Introduction Anticipatory prescribing (AP) in end of life care is a complex process consisting of at least 5 sequential phases: 1) decision to prescribe, 2) prescribing and dispensing, 3) set-up, storage and monitoring, 4) assessment and administration, and 5) post-death procedures. Little is known about how this process is governed across the UK. We aimed to investigate the scope and content of UK AP governance documents.
Methods Stakeholders from a stratified random sample of 55 CCG areas in England and all health board (or equivalent) areas of Scotland (n=14), Wales (n=7) and Northern Ireland (n=5) were asked to supply their AP governance documents. Qualitative and quantitative content analysis was conducted using the 5 phases of AP as an analytical framework. A typology of approach to AP governance was developed.
Results 49 sets of documents, 5 national (representing all 4 countries) and 44 local (33 English, 11 Scottish) were analysed. Two predominant types of approaches to AP governance were identified. Type 1 ‘Last Days of Life Care’: AP guidance is embedded within ‘last days of life’ symptom management guidelines and is usually limited to the prescribing and administration phases (predominant in England and NI). Type 2 ‘Anticipatory Care’: AP guidance covers more than the ‘last days of life’ period and documents specifically address all 5 phases of the AP process (predominant in Scotland). National frameworks supporting both approaches exist in Wales. Significant guidance gaps were identified with the type 1 approach, particularly in relation to: 1) timing of the decision to prescribe, 2) transition from prescription to administration, and 3) drug disposal.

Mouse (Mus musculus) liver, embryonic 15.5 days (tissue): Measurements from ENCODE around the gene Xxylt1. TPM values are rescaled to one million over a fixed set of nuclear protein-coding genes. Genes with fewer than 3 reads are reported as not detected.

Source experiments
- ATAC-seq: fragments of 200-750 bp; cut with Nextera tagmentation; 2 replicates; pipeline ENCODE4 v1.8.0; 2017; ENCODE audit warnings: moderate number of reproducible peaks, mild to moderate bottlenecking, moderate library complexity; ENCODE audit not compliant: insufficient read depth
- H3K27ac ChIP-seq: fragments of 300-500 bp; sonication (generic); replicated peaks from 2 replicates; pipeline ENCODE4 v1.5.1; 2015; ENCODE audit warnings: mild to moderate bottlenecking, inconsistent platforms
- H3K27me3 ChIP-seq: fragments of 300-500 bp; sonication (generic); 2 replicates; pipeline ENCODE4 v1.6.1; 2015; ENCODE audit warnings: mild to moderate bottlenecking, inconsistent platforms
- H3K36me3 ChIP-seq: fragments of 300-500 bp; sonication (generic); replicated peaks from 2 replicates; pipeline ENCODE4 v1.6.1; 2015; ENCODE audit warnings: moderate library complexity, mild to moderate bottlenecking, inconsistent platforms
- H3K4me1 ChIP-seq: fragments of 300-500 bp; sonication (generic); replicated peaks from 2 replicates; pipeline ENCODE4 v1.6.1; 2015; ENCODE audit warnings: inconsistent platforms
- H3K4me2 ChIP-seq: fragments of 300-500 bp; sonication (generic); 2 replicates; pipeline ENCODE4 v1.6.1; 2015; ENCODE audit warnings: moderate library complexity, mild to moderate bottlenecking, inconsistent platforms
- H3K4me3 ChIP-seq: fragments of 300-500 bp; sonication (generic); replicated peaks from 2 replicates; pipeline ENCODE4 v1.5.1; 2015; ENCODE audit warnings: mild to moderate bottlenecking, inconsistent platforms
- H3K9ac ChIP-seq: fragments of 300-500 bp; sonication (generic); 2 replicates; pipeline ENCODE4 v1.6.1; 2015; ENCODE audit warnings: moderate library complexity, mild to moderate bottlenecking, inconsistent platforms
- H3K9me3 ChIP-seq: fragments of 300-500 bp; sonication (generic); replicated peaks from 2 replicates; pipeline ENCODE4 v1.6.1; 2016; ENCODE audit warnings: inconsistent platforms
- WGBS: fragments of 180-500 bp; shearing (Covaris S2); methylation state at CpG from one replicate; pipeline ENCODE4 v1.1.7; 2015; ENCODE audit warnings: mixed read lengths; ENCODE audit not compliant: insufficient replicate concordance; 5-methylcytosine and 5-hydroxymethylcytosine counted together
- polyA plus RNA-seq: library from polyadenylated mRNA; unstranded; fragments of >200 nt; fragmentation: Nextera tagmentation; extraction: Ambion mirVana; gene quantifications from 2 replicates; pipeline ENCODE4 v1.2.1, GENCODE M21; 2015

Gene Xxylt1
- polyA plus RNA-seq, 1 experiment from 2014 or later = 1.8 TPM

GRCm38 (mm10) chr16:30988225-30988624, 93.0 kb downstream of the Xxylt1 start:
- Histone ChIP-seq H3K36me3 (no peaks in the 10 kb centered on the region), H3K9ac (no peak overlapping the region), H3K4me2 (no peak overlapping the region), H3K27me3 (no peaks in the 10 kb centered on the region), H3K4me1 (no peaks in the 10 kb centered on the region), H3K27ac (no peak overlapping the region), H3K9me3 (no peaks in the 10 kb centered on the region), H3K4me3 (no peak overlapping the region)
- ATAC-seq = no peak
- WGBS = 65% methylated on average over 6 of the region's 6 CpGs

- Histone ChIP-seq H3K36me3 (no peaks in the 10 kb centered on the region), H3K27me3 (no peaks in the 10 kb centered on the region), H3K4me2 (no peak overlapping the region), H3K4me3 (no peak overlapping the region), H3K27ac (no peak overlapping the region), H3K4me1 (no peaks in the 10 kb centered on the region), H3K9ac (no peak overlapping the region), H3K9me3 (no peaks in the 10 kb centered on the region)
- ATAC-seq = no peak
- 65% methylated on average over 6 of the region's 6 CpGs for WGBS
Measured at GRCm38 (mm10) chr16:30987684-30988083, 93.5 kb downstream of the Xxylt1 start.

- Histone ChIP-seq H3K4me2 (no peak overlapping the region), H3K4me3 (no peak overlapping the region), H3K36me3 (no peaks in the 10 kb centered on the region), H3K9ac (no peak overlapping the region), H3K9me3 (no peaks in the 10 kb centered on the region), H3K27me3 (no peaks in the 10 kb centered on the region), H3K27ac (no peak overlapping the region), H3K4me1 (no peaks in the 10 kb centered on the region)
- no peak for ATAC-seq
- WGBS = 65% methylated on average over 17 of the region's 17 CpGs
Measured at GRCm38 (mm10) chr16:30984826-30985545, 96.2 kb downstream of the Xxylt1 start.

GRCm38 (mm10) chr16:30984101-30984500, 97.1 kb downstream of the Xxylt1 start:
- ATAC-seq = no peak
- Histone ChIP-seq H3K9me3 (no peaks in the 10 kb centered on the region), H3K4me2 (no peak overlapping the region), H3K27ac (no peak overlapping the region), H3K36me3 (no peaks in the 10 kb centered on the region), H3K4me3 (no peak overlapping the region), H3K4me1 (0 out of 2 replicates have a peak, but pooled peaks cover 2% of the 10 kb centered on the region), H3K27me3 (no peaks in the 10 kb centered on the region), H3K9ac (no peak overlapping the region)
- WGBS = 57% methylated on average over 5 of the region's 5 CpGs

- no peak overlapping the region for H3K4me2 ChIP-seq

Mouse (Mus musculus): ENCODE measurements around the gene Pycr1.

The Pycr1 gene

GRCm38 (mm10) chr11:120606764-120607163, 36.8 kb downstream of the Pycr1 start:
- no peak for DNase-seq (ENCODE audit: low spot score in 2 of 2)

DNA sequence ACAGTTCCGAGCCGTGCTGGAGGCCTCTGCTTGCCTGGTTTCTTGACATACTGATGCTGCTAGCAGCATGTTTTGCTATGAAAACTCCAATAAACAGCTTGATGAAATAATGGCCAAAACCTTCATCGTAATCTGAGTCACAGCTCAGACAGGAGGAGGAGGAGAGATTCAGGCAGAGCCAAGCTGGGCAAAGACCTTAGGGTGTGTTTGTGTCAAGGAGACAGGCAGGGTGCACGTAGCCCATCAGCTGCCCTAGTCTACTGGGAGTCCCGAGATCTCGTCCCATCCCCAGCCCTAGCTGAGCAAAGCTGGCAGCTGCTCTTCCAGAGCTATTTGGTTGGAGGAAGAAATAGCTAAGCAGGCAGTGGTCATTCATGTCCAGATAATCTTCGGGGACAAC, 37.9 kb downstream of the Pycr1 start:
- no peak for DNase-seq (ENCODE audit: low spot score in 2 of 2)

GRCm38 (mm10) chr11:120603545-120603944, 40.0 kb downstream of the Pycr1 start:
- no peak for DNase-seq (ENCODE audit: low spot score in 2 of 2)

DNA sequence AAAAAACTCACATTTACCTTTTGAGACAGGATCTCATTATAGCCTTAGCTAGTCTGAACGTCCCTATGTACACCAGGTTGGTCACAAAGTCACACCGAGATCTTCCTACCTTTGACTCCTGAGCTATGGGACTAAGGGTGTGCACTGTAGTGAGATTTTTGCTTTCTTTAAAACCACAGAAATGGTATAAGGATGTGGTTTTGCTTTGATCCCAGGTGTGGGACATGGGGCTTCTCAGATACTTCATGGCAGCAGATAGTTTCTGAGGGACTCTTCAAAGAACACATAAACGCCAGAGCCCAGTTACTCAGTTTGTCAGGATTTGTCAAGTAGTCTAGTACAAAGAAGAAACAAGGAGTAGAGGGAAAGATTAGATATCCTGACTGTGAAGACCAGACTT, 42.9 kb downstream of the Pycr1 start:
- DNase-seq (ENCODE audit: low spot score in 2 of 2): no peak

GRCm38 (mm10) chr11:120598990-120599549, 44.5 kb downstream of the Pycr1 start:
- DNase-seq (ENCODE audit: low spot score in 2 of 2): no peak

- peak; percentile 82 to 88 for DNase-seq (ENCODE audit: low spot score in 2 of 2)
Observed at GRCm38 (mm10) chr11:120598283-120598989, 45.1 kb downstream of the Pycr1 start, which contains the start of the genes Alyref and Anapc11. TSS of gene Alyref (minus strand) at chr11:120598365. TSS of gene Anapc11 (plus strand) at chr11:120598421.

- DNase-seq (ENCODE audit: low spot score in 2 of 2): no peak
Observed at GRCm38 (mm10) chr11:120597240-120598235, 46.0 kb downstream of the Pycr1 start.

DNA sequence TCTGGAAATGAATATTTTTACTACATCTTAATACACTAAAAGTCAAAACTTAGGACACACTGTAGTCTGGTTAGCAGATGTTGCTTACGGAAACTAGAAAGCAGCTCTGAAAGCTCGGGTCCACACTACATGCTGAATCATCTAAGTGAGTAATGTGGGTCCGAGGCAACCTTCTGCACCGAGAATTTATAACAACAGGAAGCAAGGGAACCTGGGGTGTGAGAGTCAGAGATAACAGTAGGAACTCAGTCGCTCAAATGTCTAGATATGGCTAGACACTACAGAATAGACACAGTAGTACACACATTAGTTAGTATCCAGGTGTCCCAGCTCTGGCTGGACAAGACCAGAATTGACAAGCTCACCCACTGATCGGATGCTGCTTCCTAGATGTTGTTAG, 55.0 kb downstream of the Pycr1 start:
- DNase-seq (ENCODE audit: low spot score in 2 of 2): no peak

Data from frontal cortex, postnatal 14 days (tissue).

Conclusions Despite its complexity, AP is often treated as a simple component of ‘last days of life care’ within governance documents, resulting in important guidance gaps. National guidance development work is underway to address these gaps.